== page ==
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Slovak Authorities Must Investigate the Police Action in Romani Settlement Moldava nad Bodvou

24 June 2013

Budapest, Bratislava, 24 June 2013: Amnesty International and the European Roma Rights Centre are concerned over the reports of excessive use of force during the police action in the Romani settlement Budulovská in the town of Moldava nad Bodvou in eastern Slovakia carried out last week. The organisations are calling for an immediate investigation of the allegations. Anyone responsible for the arbitrary or abusive use of force should be brought to justice.

According to media and NGO reports, in the afternoon of 19 June, 63 police officers entered the settlement in Budulovská Street aiming to carry out an investigation into “increased criminal activity”. The police action reportedly resulted in injuries to over 30 individuals who – according to the media and the community activists – did not resist or obstruct the police. Among the injured were reported to be young children.

An NGO that runs a community centre in the settlement, ETP Slovakia, provided further information about damages to the properties of the settlement’s residents. The police allegedly failed to communicate or explain to the residents the purpose of the action. Amnesty International and the European Roma Rights Centre learned that they were entering individual houses, kicking out doors and breaking windows.

Under international human rights law and standards, the use of force by the police must be proportionate, lawful and necessary. The UN Basic Principles on the Use of Force and Firearms specify that police may use force or firearms only where unavoidable and proportionate to a legitimate objective.

The Act no. 171/1993 Coll. on Police Forces regulates the duties of police officers when on duty. It obliges them not to interfere with rights of others more than the extent unavoidable to pursue the legitimate aim they are following and to respect the Code of Ethics issued by the Ministry of Interior of Slovak Republic.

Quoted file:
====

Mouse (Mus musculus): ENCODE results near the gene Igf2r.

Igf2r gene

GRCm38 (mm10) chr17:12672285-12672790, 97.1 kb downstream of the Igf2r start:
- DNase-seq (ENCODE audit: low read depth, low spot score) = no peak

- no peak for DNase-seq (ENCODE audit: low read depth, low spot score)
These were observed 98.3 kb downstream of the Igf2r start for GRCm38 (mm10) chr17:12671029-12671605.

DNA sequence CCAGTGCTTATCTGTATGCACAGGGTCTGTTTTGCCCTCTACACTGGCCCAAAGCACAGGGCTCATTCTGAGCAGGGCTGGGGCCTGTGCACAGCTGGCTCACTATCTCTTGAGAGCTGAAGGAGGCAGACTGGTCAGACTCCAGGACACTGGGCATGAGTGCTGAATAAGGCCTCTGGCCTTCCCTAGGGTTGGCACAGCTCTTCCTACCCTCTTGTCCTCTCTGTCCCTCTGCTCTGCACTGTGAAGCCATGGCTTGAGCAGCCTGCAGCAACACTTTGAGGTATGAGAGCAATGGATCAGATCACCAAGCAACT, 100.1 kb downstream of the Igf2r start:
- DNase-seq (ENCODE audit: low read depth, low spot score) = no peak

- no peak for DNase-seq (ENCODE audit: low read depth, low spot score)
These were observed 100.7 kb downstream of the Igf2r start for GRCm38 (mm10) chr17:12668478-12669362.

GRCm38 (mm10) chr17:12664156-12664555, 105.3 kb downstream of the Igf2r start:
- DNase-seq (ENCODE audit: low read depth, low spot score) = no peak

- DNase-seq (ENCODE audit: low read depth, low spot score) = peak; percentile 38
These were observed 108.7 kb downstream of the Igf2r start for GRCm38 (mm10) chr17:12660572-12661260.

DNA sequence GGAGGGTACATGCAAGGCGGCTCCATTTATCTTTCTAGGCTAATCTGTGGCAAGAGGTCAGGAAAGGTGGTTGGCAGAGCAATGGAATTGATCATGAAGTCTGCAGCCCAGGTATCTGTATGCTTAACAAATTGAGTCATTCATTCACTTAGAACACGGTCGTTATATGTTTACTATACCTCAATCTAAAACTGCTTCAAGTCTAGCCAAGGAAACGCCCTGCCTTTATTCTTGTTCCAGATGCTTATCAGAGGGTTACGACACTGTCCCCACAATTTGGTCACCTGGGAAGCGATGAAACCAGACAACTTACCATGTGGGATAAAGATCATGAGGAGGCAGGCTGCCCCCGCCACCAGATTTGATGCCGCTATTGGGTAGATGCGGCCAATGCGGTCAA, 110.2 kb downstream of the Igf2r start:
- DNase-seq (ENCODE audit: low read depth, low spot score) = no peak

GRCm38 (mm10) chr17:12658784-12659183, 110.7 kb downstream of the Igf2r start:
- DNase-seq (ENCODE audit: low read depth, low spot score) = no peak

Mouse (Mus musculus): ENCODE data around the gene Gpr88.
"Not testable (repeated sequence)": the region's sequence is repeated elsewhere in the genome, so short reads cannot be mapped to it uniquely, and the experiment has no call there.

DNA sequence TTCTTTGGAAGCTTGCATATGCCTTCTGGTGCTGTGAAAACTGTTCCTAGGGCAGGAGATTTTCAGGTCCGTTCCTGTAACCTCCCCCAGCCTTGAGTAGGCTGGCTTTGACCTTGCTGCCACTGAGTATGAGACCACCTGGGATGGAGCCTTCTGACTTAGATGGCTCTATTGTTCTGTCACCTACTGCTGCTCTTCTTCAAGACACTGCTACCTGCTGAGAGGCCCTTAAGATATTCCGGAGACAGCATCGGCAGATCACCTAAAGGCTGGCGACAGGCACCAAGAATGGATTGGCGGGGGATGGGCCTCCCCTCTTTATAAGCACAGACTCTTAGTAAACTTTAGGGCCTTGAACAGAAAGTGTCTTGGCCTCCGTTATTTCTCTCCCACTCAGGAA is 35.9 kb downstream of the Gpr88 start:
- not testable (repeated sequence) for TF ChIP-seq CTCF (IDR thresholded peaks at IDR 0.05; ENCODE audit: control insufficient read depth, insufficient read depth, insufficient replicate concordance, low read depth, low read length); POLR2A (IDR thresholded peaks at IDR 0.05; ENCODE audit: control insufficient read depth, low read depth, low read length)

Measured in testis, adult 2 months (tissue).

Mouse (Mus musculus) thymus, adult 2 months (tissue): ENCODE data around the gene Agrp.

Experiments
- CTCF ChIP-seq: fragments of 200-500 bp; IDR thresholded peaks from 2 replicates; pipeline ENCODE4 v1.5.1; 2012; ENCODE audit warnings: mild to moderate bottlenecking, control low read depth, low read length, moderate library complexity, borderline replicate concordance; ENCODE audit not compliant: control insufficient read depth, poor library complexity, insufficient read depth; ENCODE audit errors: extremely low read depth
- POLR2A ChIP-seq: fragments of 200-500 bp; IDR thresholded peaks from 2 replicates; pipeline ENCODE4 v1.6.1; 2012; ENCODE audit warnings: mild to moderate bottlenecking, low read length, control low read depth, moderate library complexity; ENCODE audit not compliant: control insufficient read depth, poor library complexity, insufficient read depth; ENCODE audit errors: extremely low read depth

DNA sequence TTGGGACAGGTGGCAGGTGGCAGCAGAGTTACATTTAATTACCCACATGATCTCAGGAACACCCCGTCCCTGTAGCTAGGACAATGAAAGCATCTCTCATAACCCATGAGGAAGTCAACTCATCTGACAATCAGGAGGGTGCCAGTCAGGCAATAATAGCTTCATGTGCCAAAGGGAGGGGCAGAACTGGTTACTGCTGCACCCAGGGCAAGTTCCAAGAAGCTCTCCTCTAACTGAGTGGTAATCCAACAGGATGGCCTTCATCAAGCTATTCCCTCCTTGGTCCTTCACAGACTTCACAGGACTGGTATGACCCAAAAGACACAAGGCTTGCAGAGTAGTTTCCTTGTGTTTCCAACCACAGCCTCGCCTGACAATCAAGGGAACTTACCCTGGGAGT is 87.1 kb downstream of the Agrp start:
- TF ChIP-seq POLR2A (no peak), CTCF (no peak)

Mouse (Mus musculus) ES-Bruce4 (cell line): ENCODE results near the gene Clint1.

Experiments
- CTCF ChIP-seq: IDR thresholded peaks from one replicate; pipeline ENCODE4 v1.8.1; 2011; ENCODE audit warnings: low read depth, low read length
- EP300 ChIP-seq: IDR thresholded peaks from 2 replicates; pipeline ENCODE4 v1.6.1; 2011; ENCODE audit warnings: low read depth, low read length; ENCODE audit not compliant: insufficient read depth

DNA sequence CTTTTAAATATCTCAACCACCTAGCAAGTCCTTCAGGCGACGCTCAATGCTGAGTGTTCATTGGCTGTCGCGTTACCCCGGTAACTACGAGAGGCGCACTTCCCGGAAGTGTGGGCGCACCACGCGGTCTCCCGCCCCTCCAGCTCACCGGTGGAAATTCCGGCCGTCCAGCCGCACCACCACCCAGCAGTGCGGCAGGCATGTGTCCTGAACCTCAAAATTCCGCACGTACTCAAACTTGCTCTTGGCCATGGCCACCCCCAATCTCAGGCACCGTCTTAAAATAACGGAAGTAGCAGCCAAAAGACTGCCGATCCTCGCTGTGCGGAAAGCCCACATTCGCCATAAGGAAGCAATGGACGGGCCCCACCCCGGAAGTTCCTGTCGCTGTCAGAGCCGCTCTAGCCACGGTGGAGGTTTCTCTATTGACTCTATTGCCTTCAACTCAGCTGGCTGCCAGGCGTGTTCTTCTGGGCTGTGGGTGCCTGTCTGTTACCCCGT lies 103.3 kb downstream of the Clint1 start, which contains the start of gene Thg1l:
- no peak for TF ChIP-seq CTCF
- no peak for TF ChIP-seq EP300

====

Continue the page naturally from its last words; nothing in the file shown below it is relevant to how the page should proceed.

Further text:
Amnesty International and the European Roma Rights Centre consider that these requirements were not met in the police action in Budulovská settlement.

Amnesty International and the European Roma Rights Centre are also concerned about the announcement that the police aim to continue carrying out similar interventions, “especially in areas with a reported rise in criminality”. The areas quoted by the media as possible targets for future interventions are known for their Romani settlements.

The organisations are calling on the Slovak Ministry of Interior to ensure the police action carried out in the Bukulovská settlement on 19 June 2013 is investigated in line with international human rights standards. In particular, the organisations are calling for a prompt, independent, thorough and effective investigation that would also look into any possible discriminatory element of the police action. Those responsible for human rights violations must be held accountable.

Furthermore, Amnesty International and the European Roma Rights Centre are calling on the Slovak Ministry of Interior to ensure that any police actions are carried out in compliance with domestic and international human rights standards and do not amount to unlawful use of force or discrimination.

The Slovak version is available here.

For further information:

Sinan Gokçen
ERRC Media and Communications Officer

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